- Scheduling - given a home redesign job, schedule the tasks optimally to take the least time, assuming that personnel costs are no issue. I did that one solo.
- Personnel - interview a problem employee, and see if you can come to a mutually agreeable solution - I did that in a pair
- Manual - we had a lego model (fairly complex) to build. I did that in a pair.
The interesting conclusion we came to (in my group, at least) was that the personnel issue was best dealt with by more than one person. Having a second person in the room kept the discussion away from emotion, and I think that's something I'll take away from this. The Lego exercise merely documented my well known spatial issues :)
It was a fun workshop - if they run it again, I'd recommend it.
Technorati Tags: pairing
Now, is this great PR for Apple, or what?
Viewers of the Charlie Rose show tonight were stunned to see the normally composed Rose looking like heâd just been in a bar fight. He has a very bad black eye and a bandage over part of his forehead. I contacted the showâs producers to hear what happened. Earlier today, they said, Rose tripped in a pothole while walking on 59th Street in Manhattan. He was carrying a newly purchased MacBook Air and made a quick (but ultimately flawed) decision while falling: sacrifice the face, protect the computer. âIn doing so, he pretty much hit the pavement face first, unfortunately,â they said.
Tha sad part is, I understand :)
So what is this field all about? It's about capturing/discovering/mapping the social graph, and then providing (hopefully useful) services through that. One irritation: you have to enter this data over and over again (and transmit that pain to all your friends) for each new service. There are solutions to that problem, but - as Scoble has demonstrated - these are controversial).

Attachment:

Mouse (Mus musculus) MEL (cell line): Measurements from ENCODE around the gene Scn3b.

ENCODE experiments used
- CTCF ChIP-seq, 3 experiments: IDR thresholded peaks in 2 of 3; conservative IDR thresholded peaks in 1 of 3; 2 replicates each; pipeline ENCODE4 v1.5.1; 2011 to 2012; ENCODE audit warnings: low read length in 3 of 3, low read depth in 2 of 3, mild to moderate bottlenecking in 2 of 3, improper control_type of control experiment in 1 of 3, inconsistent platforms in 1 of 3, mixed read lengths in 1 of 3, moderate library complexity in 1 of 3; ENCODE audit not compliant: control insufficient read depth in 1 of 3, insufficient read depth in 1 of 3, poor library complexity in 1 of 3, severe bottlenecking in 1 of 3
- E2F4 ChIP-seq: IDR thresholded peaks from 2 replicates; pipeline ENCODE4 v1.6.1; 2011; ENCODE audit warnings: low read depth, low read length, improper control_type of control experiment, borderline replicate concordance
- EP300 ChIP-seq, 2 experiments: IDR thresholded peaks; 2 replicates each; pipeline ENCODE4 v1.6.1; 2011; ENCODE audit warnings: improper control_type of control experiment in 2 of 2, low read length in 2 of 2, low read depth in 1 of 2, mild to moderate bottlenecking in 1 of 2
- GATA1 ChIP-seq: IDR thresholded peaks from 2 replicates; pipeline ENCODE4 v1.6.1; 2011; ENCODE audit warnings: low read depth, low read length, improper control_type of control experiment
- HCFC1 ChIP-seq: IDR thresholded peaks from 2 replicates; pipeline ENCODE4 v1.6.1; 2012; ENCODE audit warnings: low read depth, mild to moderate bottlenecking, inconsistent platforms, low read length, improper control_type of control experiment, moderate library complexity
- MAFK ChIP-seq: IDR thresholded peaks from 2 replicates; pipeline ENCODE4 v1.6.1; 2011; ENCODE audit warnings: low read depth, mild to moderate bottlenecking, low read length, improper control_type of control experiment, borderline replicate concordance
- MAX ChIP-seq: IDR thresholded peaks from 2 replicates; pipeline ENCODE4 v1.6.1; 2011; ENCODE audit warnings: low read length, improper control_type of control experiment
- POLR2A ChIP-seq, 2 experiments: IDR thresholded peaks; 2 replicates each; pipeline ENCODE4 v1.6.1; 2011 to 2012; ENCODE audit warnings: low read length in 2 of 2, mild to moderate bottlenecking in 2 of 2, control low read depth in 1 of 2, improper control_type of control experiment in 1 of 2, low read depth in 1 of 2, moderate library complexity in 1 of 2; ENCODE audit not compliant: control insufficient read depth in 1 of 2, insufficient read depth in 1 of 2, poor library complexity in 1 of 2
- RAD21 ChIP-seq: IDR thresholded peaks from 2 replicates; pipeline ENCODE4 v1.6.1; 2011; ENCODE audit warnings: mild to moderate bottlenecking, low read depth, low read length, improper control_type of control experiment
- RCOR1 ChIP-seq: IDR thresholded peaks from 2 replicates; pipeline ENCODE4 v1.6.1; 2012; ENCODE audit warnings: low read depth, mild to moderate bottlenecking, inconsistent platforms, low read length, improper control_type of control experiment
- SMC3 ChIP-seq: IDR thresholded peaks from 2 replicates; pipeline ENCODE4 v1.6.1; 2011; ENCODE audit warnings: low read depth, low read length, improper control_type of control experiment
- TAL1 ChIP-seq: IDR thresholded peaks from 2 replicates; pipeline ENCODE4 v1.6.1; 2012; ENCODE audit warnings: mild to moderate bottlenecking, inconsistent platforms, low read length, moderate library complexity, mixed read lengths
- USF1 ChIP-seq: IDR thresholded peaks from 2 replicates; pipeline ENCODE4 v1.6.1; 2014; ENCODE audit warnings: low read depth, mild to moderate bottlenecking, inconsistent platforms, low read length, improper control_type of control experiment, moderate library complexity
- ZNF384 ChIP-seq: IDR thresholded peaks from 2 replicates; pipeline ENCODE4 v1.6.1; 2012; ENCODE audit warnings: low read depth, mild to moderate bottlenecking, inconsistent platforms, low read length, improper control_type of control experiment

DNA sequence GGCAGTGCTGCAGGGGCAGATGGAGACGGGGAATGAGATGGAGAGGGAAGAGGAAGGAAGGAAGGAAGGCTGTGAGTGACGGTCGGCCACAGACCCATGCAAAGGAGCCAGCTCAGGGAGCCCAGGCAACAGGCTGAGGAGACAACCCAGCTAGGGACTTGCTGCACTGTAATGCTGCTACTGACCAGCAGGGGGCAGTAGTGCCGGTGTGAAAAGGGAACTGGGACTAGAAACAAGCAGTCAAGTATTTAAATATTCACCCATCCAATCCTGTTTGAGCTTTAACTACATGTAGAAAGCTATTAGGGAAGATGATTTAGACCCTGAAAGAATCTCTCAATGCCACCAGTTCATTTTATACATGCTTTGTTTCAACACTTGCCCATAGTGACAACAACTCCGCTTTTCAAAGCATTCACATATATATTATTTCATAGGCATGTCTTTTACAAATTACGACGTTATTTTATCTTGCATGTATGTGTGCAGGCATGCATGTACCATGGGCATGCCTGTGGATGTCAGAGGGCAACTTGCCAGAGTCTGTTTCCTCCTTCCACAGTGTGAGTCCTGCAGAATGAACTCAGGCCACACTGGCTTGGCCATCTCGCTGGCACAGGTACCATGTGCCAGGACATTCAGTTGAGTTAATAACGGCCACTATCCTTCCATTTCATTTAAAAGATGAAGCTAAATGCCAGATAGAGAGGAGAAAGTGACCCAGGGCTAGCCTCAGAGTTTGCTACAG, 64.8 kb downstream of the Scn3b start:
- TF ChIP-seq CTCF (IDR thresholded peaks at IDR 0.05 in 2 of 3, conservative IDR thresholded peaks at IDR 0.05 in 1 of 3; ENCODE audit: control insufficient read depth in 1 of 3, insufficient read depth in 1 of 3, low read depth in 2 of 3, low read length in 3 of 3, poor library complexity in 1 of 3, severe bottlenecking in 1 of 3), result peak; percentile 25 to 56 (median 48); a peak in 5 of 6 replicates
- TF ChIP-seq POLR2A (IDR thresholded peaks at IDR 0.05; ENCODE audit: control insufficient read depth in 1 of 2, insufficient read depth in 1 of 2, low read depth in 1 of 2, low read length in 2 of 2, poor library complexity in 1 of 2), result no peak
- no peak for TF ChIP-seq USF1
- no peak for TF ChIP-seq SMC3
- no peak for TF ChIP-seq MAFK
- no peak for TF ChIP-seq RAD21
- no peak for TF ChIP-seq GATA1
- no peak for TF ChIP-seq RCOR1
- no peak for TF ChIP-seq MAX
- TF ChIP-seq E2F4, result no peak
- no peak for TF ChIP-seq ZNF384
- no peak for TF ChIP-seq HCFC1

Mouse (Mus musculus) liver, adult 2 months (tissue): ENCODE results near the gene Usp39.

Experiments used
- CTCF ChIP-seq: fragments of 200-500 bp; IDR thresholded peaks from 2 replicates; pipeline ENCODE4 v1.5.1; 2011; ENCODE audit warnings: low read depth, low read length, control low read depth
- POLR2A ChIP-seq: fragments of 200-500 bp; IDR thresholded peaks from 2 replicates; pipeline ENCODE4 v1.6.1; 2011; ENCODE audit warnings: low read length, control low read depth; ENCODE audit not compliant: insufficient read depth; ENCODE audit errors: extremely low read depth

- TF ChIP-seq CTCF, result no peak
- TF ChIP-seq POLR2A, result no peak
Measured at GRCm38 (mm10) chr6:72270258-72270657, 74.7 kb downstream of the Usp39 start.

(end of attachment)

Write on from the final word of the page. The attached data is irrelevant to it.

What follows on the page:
This all depends on the API provided by the platform, and at the moment there's Facebook and Open Social (Google and partners). Bebo has adopted the Facebook API, so it seems to be the more relevant right now.
Key things to remember about your Facebook (et. al.) application:
- Runs on your server
- communicates with the service via a set of HTTP APIs
Facebook has a fairly clean API and set of "Facebook tags" (FBML) that you get access to. The presentation just went to a demo on that.
Now I'm getting into the whole "back channel at the conference" thing :) - Jane Chandler (one of the attendees) sent along a set of useful links that cover some of this ground:
It's fairly easy to publish an app - promoting it is a whole different ballgame, and will (or won't) get adopted on its own merits. There's also a separate platform for mobile devices, a data store API, and a new API for Facebook pages. Revenue model: advertising with shared revenue (Facebook's terms). Will it broaden to more traditional business applications? Not clear yet, but the thinking seems to be yes-ish. Possibilities? Combination of location data from mobiles and social graph data from the service.
Tuesday morning at SPA 2008, and it's time for another keynote - this time with Peter Deutsch. While I've interacted with Peter on and off over the years on Smalltalk mailing lists, I hadn't met him in person before this conference, so it's been nice to be able to put a face with the name and personality.
As with yesterday's panel, I'm filming the discussion, so I won't be following every bit here in this post. However, here's the url Peter references for the presentation:
Heh - with such a rich background to draw on, Peter has only hit on two of his 8 points by the halfway mark in his talk. Doesn't matter, really - it's an interesting talk. You'll be able to see it (or listen to the audio only) when I post it.
Update: Looks like the link is bad; Peter has informed us that it will work after the conference, when he gets back to his office.